Below Water Servicing and Protection

Bill Selsey looks at the options available in the antifoul market

With the below water hull once again looking like it should do and not a flaking horror show (thank you Peelaway Marine); my attention has now been focused on how to best protect the below water areas and what products to use. The simplistic view is to apply antifouling, affix new anodes and launch. Easier said than done!

Reality poses a whole raft of very important decisions: (1) priming: do I apply a single pack vinyl primer or an osmosis prevention epoxy system, (2) antifouling: do I go for hard, eroding, copper oxide, copper thiocyanate, biocide, thin film, traditional or silicone product and (3) anodes: is the choice zinc or aluminium. Thank heavens the choice on the anodes appears far simpler and should be easier!

Jotun Non Stop II available in 2.5 ltr tins and Vinyl Primer available in 0.75 and 2.5 ltr tins

Jotun Non Stop II available in 2.5 ltr tins and Vinyl Primer available in 0.75 and 2.5 ltr tins

Antifouling – with over eight brands offering in excess of 40 antifouling products – my dilemma has been cutting through the ‘marketing’ blurb to make the decision on the most suitable products to use. Good job we have not got an aluminium hull with the associated issues to consider. I have used products from various global manufacturers over the past few years – one required a second mortgage to buy the product and the other I found simply did not work. So, do I go for the hard matrix non-eroding type or do I continue with the eroding products that apparently are easier to maintain over a longer period? My understanding is the hard types are better suited to power boats, sailboats in mud berths or the racing sailboat fraternity wanting to scrub, polish and buff the product to within an inch of its life. Whereas, the traditional eroding types I have been using for many years are best suited to all boats up to 25 knots. I dread the thought of my little pride and joy going into self-destruct mode at 25 knots – an average cruising speed of 5 to 7 knots; with the odd surge (hardly a surf) to 10 knots; suits us just fine!

Decision made; after weeks of discussing in the club with fellow yachties and conducting my own research it was actually a far easier decision to make than I originally thought. I decided to go for the only product currently on the market offering a nine-month guaranteed antifouling performance – Jotun’s NonStop II. I have heard of this brand over the years and seen it used in commercial yards on fishing boats around the UK. Hardly surprising with it being the largest marine antifouling brand in the UK. In all honesty I had got to the stage where I could not decide based purely on the manufacturer attributes.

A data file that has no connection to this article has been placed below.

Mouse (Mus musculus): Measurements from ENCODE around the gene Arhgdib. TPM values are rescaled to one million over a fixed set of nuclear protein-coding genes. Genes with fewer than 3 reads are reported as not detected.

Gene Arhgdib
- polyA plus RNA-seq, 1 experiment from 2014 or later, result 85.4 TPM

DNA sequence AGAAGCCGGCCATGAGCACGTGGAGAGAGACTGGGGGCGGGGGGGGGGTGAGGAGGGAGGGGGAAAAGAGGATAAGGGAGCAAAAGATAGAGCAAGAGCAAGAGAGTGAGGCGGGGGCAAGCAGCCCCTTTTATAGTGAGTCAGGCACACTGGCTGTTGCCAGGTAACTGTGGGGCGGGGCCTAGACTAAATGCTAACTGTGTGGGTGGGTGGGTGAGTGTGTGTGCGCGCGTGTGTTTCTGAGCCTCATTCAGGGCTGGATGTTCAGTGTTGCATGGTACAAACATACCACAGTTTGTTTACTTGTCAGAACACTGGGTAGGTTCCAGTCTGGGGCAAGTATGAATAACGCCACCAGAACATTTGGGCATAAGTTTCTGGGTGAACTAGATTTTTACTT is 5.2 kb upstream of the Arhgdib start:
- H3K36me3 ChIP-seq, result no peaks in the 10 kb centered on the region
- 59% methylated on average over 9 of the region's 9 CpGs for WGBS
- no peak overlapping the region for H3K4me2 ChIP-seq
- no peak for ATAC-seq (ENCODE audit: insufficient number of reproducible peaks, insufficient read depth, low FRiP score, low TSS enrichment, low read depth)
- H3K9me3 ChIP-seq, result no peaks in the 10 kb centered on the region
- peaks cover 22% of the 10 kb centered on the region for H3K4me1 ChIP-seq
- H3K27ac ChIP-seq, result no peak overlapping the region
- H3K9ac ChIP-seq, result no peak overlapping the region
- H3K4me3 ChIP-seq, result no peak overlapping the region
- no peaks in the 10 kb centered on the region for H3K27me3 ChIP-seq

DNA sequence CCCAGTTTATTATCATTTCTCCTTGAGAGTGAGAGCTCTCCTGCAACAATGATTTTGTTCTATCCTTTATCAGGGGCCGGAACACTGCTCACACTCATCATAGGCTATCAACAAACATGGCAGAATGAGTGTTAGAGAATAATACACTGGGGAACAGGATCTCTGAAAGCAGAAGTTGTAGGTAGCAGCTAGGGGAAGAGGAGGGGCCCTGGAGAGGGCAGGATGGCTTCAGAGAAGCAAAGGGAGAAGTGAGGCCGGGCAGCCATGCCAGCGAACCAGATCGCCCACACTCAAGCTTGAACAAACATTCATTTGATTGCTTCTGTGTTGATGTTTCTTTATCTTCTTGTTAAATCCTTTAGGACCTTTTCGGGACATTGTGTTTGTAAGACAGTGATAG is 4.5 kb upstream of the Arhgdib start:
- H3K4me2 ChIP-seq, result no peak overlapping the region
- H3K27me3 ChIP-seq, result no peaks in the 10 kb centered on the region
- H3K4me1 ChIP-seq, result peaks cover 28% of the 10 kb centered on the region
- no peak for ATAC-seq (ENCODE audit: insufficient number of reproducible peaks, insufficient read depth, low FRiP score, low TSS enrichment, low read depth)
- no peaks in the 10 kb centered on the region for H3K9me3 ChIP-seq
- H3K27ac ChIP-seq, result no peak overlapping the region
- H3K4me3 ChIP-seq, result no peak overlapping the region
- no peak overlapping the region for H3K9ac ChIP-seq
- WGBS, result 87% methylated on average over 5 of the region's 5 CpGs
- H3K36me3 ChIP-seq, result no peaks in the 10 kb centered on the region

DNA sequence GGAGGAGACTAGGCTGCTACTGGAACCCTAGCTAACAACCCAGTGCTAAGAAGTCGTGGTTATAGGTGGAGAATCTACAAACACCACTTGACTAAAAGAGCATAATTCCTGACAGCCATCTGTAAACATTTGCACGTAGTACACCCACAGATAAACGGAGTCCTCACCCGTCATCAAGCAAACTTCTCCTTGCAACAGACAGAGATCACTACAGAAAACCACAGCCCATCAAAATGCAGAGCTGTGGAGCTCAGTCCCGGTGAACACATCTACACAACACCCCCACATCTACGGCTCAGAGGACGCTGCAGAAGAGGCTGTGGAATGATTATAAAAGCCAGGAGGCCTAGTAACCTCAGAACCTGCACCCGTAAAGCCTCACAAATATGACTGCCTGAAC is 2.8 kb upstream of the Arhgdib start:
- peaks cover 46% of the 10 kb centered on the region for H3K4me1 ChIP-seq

All products in the premium eroding sector seem to be so similar, it stood out to me that Jotun are confident enough in their product to offer a performance guarantee. This being all the more impressive bearing in mind the products are formulated to meet the new Biocidal Products Regulation (BPR); not necessarily the case with all other brands.

With no obvious signs of osmotic blisters, but the hull not having had the time to fully dry out, I decided not to apply the multi-coat epoxy osmosis prevention scheme on this occasion. Now knowing that full antifouling removal is no longer the nightmare it used to be, I will do this in a few years’ time, slipping the boat earlier leaving her to fully dry out later into the spring.

On this occasion the decision is to go for the traditional single pack vinyl primer. It always makes perfect sense to me to follow a manufacturer recommended scheme wherever possible. Thus I’ll be using the aptly named Vinyl Primer (does what it says on the tin) by Jotun. The news just gets better – it just so happens that Vinyl Primer is very competitively priced against other similar products.

With all the major decisions made, I am only left with the anode selection. Selecting the brand will not be an issue – where possible I always go for UK manufactured products. As mentioned earlier, the only decision is do I continue with the tried and tested zinc anodes or do I venture out and go for the relatively newly introduced aluminium products. Apart from being the better option for brackish waters; where we do occasionally cruise; there are apparently many additional advantages to using aluminium anodes.

Aluminium anodes have a greater electrical potential to ‘absorb’ corrosion, corrode more slowly (another cost saving – winner!) and erode more unevenly with visible ‘craters’ providing a greater surface area.

Not being a racing sailboat or fast motor cruiser, weight is not that important to us. However to other boats weight could be quite significant. With anodes working on surface area not weight, aluminium could be a distinct advantage.

With the boat painted and all bronze seacocks stripped and cleaned, spare parts purchased and fully serviced and ready for relaunch a spanner has been thrown in the works. The local chandler has in stock a range of composite through hull skin fittings and seacocks requiring no maintenance or annual servicing! Sounds way too good to be true and will require more research for another day.
With a shopping list of Jotun’s NonStop II antifouling, Vinyl Primer, aluminium anodes and not forgetting the antifouling guarantee information I am off to my local (chandlery) to get shopping.